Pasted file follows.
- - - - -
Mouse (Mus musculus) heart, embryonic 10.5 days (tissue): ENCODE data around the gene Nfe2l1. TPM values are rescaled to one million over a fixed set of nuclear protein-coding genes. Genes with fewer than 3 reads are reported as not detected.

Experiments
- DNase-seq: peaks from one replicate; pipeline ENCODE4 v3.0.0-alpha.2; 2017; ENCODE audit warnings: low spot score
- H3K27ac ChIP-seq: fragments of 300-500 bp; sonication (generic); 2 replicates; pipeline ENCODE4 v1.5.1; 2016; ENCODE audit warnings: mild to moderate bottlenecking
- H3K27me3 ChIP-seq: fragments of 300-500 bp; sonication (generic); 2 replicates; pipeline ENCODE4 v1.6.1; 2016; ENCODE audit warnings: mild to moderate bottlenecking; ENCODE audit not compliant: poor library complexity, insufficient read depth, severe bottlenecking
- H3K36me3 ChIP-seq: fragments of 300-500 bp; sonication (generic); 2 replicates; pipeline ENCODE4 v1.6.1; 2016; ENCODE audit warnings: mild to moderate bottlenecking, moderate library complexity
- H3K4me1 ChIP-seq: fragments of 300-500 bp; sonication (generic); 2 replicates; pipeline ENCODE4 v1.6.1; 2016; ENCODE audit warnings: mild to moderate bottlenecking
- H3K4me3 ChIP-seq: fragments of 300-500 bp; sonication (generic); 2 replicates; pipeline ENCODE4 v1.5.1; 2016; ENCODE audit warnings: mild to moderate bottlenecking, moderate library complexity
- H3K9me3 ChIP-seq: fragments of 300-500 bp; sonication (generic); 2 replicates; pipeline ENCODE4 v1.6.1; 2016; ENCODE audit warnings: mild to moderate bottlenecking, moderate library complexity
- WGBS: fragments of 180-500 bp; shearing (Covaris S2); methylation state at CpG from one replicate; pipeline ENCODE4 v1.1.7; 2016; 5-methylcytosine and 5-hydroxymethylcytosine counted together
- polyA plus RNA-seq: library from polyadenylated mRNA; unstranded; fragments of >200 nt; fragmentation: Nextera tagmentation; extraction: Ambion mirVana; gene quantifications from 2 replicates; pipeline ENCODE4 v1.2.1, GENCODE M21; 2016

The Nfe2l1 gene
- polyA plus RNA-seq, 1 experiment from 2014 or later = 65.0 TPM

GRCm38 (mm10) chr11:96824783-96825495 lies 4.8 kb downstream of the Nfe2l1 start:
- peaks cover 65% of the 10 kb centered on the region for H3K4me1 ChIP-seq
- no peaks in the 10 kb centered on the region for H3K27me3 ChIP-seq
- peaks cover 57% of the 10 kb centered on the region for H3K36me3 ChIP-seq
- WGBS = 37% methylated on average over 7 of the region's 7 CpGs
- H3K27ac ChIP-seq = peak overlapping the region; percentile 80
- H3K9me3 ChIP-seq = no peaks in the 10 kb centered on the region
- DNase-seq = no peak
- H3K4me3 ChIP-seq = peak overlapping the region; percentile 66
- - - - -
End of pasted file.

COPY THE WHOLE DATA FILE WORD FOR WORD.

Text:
Mouse (Mus musculus) heart, embryonic 10.5 days (tissue): ENCODE data around the gene Nfe2l1. TPM values are rescaled to one million over a fixed set of nuclear protein-coding genes. Genes with fewer than 3 reads are reported as not detected.

Experiments
- DNase-seq: peaks from one replicate; pipeline ENCODE4 v3.0.0-alpha.2; 2017; ENCODE audit warnings: low spot score
- H3K27ac ChIP-seq: fragments of 300-500 bp; sonication (generic); 2 replicates; pipeline ENCODE4 v1.5.1; 2016; ENCODE audit warnings: mild to moderate bottlenecking
- H3K27me3 ChIP-seq: fragments of 300-500 bp; sonication (generic); 2 replicates; pipeline ENCODE4 v1.6.1; 2016; ENCODE audit warnings: mild to moderate bottlenecking; ENCODE audit not compliant: poor library complexity, insufficient read depth, severe bottlenecking
- H3K36me3 ChIP-seq: fragments of 300-500 bp; sonication (generic); 2 replicates; pipeline ENCODE4 v1.6.1; 2016; ENCODE audit warnings: mild to moderate bottlenecking, moderate library complexity
- H3K4me1 ChIP-seq: fragments of 300-500 bp; sonication (generic); 2 replicates; pipeline ENCODE4 v1.6.1; 2016; ENCODE audit warnings: mild to moderate bottlenecking
- H3K4me3 ChIP-seq: fragments of 300-500 bp; sonication (generic); 2 replicates; pipeline ENCODE4 v1.5.1; 2016; ENCODE audit warnings: mild to moderate bottlenecking, moderate library complexity
- H3K9me3 ChIP-seq: fragments of 300-500 bp; sonication (generic); 2 replicates; pipeline ENCODE4 v1.6.1; 2016; ENCODE audit warnings: mild to moderate bottlenecking, moderate library complexity
- WGBS: fragments of 180-500 bp; shearing (Covaris S2); methylation state at CpG from one replicate; pipeline ENCODE4 v1.1.7; 2016; 5-methylcytosine and 5-hydroxymethylcytosine counted together
- polyA plus RNA-seq: library from polyadenylated mRNA; unstranded; fragments of >200 nt; fragmentation: Nextera tagmentation; extraction: Ambion mirVana; gene quantifications from 2 replicates; pipeline ENCODE4 v1.2.1, GENCODE M21; 2016

The Nfe2l1 gene
- polyA plus RNA-seq, 1 experiment from 2014 or later = 65.0 TPM

GRCm38 (mm10) chr11:96824783-96825495 lies 4.8 kb downstream of the Nfe2l1 start:
- peaks cover 65% of the 10 kb centered on the region for H3K4me1 ChIP-seq
- no peaks in the 10 kb centered on the region for H3K27me3 ChIP-seq
- peaks cover 57% of the 10 kb centered on the region for H3K36me3 ChIP-seq
- WGBS = 37% methylated on average over 7 of the region's 7 CpGs
- H3K27ac ChIP-seq = peak overlapping the region; percentile 80
- H3K9me3 ChIP-seq = no peaks in the 10 kb centered on the region
- DNase-seq = no peak
- H3K4me3 ChIP-seq = peak overlapping the region; percentile 66